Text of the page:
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MN's Captive Teen Audiences Learn Real-Life Consequences


Tuesday, April 2, 2013   

ST. PAUL, Minn. - Teens in juvenile detention settings in Minnesota are among the most at-risk for pregnancy or a sexually-transmitted disease, but new efforts are making a difference. According to David Kurtzon, program manager at Teenwise Minnesota, one such program that's having a positive impact is called SHARP.

"The Sexual Health and Adolescent Risk Prevention program is designed specifically for use with kids in detention to pretty much focus on developing better decision-making skills, better goal setting, better awareness of what kinds of choices kids have made," he stated.

Teenwise Minnesota is currently working with a number of county correctional facilities to bring the SHARP programming into those settings.

For the youth that have gone through the one-time SHARP session, Kurtzon said that even a year later, they were making fewer sexually-risky decisions.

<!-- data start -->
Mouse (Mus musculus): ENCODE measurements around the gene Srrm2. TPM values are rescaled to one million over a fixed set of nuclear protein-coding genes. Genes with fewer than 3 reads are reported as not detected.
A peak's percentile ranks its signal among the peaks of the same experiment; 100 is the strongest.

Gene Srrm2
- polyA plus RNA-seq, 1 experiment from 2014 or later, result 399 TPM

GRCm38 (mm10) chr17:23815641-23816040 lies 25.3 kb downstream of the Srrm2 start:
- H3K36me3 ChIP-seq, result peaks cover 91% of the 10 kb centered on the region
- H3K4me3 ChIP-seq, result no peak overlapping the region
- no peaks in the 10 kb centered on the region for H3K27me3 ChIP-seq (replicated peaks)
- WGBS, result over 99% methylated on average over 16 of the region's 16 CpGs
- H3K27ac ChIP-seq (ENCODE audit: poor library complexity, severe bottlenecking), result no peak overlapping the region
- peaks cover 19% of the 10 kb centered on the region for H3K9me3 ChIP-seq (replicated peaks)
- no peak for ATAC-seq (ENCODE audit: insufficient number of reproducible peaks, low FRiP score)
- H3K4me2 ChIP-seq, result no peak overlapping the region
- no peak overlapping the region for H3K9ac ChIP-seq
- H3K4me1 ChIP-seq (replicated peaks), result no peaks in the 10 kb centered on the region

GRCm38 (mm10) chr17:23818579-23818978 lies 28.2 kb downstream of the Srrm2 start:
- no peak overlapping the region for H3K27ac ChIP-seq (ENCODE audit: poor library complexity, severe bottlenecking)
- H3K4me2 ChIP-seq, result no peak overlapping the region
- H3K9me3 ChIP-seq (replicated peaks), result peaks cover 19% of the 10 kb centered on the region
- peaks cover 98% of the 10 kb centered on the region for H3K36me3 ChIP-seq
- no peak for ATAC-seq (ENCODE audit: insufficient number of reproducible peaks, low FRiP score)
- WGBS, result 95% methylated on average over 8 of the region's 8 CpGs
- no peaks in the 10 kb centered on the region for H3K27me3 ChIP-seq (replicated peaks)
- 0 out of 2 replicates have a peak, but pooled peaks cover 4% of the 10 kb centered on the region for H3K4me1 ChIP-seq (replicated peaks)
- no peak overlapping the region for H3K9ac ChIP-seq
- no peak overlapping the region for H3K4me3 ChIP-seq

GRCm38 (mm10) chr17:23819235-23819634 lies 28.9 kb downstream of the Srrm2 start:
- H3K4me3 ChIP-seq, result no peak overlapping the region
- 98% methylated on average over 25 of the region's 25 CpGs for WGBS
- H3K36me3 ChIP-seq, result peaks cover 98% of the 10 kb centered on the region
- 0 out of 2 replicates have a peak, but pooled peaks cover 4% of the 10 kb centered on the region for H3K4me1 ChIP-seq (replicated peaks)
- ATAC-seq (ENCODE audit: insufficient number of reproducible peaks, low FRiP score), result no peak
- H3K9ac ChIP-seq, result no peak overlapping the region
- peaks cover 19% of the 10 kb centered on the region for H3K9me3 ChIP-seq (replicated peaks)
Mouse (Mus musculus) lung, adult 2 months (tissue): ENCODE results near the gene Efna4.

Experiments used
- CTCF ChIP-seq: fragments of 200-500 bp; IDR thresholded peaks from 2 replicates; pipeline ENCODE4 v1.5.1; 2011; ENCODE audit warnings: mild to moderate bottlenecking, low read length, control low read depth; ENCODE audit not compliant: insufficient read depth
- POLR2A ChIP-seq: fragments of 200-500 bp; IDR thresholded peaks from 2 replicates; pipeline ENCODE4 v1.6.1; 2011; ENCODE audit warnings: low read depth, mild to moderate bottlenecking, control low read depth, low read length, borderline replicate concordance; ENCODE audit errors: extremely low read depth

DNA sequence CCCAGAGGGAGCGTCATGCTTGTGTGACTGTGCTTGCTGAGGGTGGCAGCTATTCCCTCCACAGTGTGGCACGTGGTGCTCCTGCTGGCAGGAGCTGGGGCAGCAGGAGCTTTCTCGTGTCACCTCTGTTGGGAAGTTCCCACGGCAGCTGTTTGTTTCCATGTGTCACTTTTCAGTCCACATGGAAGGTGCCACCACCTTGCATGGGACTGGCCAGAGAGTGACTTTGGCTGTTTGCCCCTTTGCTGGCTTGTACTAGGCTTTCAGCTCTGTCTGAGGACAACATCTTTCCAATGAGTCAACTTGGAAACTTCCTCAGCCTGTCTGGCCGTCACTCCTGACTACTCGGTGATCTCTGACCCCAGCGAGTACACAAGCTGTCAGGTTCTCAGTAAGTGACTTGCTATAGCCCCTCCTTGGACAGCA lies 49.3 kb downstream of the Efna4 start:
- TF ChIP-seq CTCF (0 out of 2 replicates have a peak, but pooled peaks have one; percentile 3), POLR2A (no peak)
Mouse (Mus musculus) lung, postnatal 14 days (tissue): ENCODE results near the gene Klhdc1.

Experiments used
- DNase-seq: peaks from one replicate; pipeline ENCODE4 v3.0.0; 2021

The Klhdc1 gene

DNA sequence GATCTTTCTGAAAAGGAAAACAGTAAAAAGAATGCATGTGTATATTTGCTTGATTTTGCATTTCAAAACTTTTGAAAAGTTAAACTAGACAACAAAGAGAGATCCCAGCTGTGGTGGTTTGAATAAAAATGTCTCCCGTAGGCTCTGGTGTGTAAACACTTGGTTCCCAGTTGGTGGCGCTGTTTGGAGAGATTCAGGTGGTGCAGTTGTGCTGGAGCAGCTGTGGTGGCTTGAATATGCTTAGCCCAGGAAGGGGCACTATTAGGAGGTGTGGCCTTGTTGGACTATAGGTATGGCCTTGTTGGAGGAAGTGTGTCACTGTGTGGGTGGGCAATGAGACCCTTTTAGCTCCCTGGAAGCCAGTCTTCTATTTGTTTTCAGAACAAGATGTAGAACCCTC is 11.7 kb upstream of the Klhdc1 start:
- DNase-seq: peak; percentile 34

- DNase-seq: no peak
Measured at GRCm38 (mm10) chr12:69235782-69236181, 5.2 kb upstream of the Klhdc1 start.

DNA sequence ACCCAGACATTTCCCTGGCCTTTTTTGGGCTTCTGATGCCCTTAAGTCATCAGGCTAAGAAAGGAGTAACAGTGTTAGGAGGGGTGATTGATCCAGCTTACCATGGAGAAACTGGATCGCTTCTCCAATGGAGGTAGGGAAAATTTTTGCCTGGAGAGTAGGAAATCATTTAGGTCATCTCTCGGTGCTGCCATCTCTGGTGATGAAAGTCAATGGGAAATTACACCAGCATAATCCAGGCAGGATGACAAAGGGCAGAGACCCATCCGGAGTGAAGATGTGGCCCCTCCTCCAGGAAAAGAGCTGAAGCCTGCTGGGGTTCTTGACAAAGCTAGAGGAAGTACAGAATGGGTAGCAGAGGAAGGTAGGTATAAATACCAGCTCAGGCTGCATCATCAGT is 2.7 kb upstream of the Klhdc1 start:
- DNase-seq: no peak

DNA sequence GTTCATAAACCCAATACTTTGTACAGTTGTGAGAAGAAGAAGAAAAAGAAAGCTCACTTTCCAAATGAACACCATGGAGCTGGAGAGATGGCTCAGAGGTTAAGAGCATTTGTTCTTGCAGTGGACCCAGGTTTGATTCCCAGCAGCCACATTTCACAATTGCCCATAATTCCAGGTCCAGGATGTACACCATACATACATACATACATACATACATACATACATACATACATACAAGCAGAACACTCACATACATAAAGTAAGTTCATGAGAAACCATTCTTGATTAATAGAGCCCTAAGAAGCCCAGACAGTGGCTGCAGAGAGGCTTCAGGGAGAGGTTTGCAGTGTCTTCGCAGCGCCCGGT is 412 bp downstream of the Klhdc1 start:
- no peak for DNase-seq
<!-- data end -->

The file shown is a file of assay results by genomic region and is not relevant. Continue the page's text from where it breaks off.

"SHARP also involves a focus on alcohol abuse and understanding the connection between unsafe sexual behaviors and the use and abuse of alcohol," he noted. "And kids a year later were found to be using less alcohol, abusing alcohol less, which is, I think, pretty extraordinary for a year, with one three-and-a-half hour session to have effects a year later."

The importance of getting real-life information to these teenagers is well known to licensed psychologist Michael O'Brien, who has worked for 30 years with those in the juvenile justice system in Minnesota. He said the sex education most teens get these days is from the Internet, so they need to be taught the real-life consequences of contracting an STD or ending up pregnant.

"That you are going to be responsible for that child for 18 years, and here are what the costs are. And then they kind of gulp and go 'Yeah, yeah, yeah,'" as he described the reaction.

In Minnesota, some 5,000 teens get pregnant each year, while 50 percent of all sexually-active people will contract an STD by the age of 25. The numbers for young people in detention facilities are much greater.

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